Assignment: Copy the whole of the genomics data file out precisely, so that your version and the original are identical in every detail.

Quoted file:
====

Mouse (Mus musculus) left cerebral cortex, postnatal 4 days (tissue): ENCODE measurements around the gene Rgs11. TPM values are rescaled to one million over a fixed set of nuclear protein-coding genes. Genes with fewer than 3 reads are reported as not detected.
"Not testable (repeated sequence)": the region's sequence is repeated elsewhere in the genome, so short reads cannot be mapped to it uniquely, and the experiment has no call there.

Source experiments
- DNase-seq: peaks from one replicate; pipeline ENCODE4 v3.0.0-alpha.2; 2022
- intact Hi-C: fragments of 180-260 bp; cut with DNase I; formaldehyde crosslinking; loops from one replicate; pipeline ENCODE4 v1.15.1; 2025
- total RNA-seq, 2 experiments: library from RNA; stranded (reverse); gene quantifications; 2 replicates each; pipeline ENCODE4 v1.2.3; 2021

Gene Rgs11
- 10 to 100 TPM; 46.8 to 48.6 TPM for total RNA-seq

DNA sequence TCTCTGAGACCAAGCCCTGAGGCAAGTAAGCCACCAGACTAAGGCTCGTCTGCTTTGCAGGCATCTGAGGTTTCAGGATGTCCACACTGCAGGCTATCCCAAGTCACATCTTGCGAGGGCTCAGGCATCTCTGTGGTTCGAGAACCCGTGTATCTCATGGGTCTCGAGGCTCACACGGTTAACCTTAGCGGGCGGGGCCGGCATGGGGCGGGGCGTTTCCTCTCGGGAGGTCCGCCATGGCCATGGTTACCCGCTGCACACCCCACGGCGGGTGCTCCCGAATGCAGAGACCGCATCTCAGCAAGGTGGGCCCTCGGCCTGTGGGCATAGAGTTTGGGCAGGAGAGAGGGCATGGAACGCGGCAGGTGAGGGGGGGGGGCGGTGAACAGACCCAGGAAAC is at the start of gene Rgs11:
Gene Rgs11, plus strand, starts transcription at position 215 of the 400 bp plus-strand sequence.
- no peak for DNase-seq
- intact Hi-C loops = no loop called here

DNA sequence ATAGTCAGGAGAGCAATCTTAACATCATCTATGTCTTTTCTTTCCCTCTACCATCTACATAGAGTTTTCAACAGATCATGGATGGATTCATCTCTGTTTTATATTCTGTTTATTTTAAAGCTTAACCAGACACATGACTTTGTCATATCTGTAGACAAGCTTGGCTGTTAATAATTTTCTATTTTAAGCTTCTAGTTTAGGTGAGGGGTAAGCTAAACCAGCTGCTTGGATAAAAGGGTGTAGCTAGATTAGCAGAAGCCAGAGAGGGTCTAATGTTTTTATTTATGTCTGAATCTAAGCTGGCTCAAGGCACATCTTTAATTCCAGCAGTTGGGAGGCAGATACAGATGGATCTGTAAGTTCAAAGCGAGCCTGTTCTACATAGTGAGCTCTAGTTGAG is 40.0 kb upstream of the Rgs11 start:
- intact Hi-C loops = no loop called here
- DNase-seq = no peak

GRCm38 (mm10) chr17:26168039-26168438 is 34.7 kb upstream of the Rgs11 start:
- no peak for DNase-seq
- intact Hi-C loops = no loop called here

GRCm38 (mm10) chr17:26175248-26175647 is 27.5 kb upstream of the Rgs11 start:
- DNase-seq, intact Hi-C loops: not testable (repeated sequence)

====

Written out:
Mouse (Mus musculus) left cerebral cortex, postnatal 4 days (tissue): ENCODE measurements around the gene Rgs11. TPM values are rescaled to one million over a fixed set of nuclear protein-coding genes. Genes with fewer than 3 reads are reported as not detected.
"Not testable (repeated sequence)": the region's sequence is repeated elsewhere in the genome, so short reads cannot be mapped to it uniquely, and the experiment has no call there.

Source experiments
- DNase-seq: peaks from one replicate; pipeline ENCODE4 v3.0.0-alpha.2; 2022
- intact Hi-C: fragments of 180-260 bp; cut with DNase I; formaldehyde crosslinking; loops from one replicate; pipeline ENCODE4 v1.15.1; 2025
- total RNA-seq, 2 experiments: library from RNA; stranded (reverse); gene quantifications; 2 replicates each; pipeline ENCODE4 v1.2.3; 2021

Gene Rgs11
- 10 to 100 TPM; 46.8 to 48.6 TPM for total RNA-seq

DNA sequence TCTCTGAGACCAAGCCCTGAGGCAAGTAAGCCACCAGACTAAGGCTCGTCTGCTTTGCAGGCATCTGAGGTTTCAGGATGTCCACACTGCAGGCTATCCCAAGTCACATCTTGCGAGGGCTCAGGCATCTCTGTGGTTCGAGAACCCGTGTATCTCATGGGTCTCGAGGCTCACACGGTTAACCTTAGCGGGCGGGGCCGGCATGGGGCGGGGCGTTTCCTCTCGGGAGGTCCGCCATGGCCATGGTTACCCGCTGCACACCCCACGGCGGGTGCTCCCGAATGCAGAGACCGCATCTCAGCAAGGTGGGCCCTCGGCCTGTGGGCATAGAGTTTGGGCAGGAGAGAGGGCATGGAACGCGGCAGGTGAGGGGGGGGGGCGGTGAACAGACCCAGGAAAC is at the start of gene Rgs11:
Gene Rgs11, plus strand, starts transcription at position 215 of the 400 bp plus-strand sequence.
- no peak for DNase-seq
- intact Hi-C loops = no loop called here

DNA sequence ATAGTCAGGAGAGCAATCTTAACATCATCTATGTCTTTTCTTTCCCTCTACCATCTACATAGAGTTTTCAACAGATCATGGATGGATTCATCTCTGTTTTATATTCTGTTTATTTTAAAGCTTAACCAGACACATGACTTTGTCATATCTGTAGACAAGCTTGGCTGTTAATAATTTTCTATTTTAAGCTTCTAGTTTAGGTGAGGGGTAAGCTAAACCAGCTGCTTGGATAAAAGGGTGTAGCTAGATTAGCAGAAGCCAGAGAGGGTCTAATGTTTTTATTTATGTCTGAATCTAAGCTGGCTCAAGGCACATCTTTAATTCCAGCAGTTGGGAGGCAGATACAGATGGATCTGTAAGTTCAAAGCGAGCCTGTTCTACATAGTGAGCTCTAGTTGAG is 40.0 kb upstream of the Rgs11 start:
- intact Hi-C loops = no loop called here
- DNase-seq = no peak

GRCm38 (mm10) chr17:26168039-26168438 is 34.7 kb upstream of the Rgs11 start:
- no peak for DNase-seq
- intact Hi-C loops = no loop called here

GRCm38 (mm10) chr17:26175248-26175647 is 27.5 kb upstream of the Rgs11 start:
- DNase-seq, intact Hi-C loops: not testable (repeated sequence)